Let’s Celebrate Each Other – Holidays Around the World


One of the many costumes that are part of the Junkanoo celebration in the Carribean. Photo: Expressionsbyann.com

The traditional American holiday season—beginning in late November and stretching into the Roman calendar New Year—is marked by various recurring events that signal the onset of winter. For many it begins with the inescapable onslaught of Christmas music followed shortly thereafter by the annual telling of Black Friday horror stories. Then come the out-of-control office parties with the really strong eggnog and awkward moments with co-workers we’d rather not discuss. Next up, family visits replete with tense times, plenty of food, and too much television spiced up by drop-ins from long lost uncles, aunts, and other relatives and friends. Finally, all of the festivities begin to wind down with New Years resolutions featuring the swearing off of booze, sweets, and the promise of more exercise and better budgetary restraint.

All of this undoubtedly sounds familiar to most in the States so no need to tread familiar ground. It’s time to take a step back and look at how the rest of the world gets down during the winter (or summer as the case may be). Gathered here are a few traditions from around the world that are celebrated either instead of or in tandem with the traditions we know so well.

Bodhi Day

Bodhi Day

Buddha's realization of higher being. Photo: Buddhistedu.org

In Buddhist tradition December 8th—Bodhi Day—marks the day Siddhartha Guatama, Buddha, was enlightened. Born to a privileged Hindu class, Siddhartha turned down the temptation of possessions (no iPhone for Siddhartha) in search of enlightenment, or Bodhi. He set out on his own to ascend to a plane of higher being at the age of 30. Realizing meditation was the ticket to achieving peace, a mere oh, five years had passed. The day Buddha achieved enlightenment is celebrated by meditation, studying Buddha’s teachings, and sometimes a special meal.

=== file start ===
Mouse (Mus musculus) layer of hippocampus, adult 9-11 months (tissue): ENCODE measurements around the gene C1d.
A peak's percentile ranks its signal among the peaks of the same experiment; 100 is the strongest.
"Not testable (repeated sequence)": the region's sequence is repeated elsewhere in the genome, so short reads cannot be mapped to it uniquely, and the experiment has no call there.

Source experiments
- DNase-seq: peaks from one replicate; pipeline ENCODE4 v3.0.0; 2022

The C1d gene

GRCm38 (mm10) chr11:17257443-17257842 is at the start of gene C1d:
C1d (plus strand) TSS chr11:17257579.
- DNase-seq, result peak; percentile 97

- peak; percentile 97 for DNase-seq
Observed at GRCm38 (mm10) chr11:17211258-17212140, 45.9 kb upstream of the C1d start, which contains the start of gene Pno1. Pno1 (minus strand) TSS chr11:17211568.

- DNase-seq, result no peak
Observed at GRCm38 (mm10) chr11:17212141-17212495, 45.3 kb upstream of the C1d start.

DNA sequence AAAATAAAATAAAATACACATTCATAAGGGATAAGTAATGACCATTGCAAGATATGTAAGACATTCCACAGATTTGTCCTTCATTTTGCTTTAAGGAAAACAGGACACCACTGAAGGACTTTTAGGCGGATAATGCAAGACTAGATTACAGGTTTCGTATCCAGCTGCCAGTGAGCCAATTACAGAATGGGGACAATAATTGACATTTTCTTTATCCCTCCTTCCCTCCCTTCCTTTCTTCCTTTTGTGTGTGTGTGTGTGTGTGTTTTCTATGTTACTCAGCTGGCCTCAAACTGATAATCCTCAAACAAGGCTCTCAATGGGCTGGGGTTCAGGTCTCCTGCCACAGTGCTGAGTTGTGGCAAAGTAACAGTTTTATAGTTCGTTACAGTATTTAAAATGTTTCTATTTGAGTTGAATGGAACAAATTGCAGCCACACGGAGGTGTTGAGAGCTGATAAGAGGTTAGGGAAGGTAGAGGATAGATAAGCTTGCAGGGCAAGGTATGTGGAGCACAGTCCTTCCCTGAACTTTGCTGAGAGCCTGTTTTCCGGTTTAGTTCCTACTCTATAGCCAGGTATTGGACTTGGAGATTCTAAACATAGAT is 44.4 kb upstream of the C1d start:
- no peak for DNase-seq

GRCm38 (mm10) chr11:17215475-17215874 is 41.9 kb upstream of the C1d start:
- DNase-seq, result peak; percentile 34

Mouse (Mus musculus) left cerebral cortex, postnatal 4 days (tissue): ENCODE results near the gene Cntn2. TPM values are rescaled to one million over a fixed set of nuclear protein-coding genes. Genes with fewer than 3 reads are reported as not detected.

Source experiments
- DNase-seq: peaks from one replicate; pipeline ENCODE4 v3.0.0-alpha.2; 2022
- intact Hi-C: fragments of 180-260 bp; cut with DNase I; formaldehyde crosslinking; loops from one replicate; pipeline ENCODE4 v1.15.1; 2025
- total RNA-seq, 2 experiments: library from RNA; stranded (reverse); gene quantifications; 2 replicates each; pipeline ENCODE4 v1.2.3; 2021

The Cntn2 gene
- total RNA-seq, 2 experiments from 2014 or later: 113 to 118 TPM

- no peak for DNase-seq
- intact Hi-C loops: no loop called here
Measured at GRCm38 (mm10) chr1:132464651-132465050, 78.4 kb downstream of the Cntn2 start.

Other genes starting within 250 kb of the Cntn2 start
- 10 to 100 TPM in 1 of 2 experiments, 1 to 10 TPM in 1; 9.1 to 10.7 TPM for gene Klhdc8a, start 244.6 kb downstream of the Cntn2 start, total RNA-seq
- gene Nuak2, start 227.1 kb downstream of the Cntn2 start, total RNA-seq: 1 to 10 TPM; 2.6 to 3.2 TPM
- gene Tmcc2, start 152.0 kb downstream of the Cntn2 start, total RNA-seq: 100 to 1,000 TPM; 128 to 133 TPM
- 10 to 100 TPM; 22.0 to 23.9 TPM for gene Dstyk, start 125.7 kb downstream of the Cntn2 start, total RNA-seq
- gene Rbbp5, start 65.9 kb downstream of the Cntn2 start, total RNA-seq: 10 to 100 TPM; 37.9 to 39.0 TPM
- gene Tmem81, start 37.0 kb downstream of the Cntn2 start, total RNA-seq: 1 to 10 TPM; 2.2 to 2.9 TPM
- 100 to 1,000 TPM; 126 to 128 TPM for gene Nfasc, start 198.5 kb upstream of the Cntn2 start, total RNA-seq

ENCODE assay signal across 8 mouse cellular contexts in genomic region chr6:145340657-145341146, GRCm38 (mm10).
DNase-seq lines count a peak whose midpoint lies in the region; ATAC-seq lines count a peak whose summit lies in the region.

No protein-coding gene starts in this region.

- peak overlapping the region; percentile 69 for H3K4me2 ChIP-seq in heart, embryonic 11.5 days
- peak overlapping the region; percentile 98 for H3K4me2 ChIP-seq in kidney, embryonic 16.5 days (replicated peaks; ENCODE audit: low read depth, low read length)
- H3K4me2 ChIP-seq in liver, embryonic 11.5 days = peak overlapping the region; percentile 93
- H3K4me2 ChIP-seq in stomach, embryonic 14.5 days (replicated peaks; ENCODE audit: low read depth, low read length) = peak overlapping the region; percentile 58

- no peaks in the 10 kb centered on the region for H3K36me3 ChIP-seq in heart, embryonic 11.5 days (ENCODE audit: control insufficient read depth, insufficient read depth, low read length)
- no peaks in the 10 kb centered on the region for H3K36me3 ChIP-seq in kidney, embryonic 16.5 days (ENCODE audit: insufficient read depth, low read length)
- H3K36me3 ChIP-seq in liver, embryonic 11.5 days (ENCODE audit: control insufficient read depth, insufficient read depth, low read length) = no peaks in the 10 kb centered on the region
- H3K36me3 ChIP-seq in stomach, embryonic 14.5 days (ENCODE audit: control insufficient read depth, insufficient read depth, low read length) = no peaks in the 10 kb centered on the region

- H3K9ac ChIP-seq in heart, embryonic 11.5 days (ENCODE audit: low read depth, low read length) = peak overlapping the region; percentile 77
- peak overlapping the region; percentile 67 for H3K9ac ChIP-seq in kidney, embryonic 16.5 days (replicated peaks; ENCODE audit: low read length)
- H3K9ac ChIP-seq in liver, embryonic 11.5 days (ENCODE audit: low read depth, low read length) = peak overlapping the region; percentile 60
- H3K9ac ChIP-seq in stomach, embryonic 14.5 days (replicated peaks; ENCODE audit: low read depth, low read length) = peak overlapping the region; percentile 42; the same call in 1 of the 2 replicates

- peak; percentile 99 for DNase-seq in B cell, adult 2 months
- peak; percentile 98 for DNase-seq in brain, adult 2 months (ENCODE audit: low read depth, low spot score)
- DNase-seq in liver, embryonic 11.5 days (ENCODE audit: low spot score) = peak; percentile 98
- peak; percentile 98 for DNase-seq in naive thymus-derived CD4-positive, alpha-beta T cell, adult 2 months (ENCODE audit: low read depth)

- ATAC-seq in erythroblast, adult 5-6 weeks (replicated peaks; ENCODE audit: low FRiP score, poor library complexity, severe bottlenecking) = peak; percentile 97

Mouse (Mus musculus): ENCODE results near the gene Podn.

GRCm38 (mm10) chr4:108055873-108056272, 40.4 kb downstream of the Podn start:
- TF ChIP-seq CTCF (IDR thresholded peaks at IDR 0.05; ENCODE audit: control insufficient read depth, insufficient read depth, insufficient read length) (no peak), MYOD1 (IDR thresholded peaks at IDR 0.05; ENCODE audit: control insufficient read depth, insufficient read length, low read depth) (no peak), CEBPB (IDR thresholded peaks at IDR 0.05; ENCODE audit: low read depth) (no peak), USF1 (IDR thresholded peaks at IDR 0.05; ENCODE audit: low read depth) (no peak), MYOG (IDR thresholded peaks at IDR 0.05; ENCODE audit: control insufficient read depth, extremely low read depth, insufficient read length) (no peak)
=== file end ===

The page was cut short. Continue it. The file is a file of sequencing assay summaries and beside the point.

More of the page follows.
Another amazing piece of work done for the Junkanoo celebration. Photo: My-bahamas-travel.com

On December 26th and on New Year’s the streets of many Caribbean islands fill with music, merriment, and costumes so massive they resemble floats as residents celebrate Junkanoo. Originating in Africa, Junkanoo or Jonkonnu, dates back to the days of slavery. Although little is known about the etymology or specific region of Africa it came from, Junkanoo is an incredibly popular, longstanding tradition. Similar to New Orleans’ Mardi Gras parade, you can catch glimpses of Junkanoo in films like Jaws The Revenge, James Bond’s Thunder Ball and After the Sunset. But don’t let that American pop culture mish-mash fool you, Junkanoo is one parade not to be missed. And what better way to escape the winter doldrums than running wild in the streets of the Bahamas for a day or two.

Wren Day

One of the many costumes worn by "Wren boys." Photo: Dinglenews.com

Wren day, like Junkanoo, lands on Boxing Day, December 26th, and is a tradition practiced only in a few small pockets of Ireland (including the Dingle Peninsula). The celebration stems from a period in Ireland’s history when myths presented wren as treacherous and cunning creatures. On Wren day men, women, and children take to the streets accompanied by musicians, wearing variegated clothing (think Lady Gaga) hoping to avenge Irish soldiers who were betrayed by wren during Viking invasions by capturing the bird (now a fake version suffices).


During the celebration of Chahārshanbe-Sūr people jump over flames in order to rid themselves of all the ills of the previous year.

During the celebration of Chahārshanbe-Sūri people jump over flames in order to rid themselves of all the ills of the previous year. Photo: Midnightparking.com

Celebrated in Iran as far back as 1700 BCE, Chahārshanbe-Sūri now exists without any affiliation to religion, but remains a nationwide party celebrated by Iranians from all walks of life. Chahārshanbe-Sūri occurs the last Wednesday of the Iranian year. The festival starts at dusk on Tuesday when bonfires are lit and excitement fills the streets. Fires signify light in darkness and a promise of new beginnings devoid of negativity. Men and women jump over flames shouting,“Sorkhi-ye to az man; Zardi-ye man az to” which translates to,
“Give me your beautiful red colour; And take back my sickly pallor.” Subsequently, children run through the streets in costume banging on pans with spoons and receive treats from households they visit—very much like Halloween.

Holidays In Subcultures

The terrifying flying Spaghetti Monster associated with The Church of The Flying Spaghetti Monster or Pastafarianism. Photo by ssgtGrimreaper on: Deviantart.org

Players of the (in)famous game, World of Warcraft, celebrate Feast of Win
ter Veil
, a Christmas-like holiday in the virtual world from December 15th to January 2nd where players decorate various worlds with lights.

The guys over at Ninjaburger were absolutely up in arms about International Talk Like a Pirate day, so they invented their own holiday, The Day of the Ninja, celebrated December 5th.

An interesting holiday started by the Church of the Flying Spaghetti Monster (or Pastafarianism) simply called Holiday takes place sometime in December—whenever it feels right.

Happy holidays to everyone near and far!


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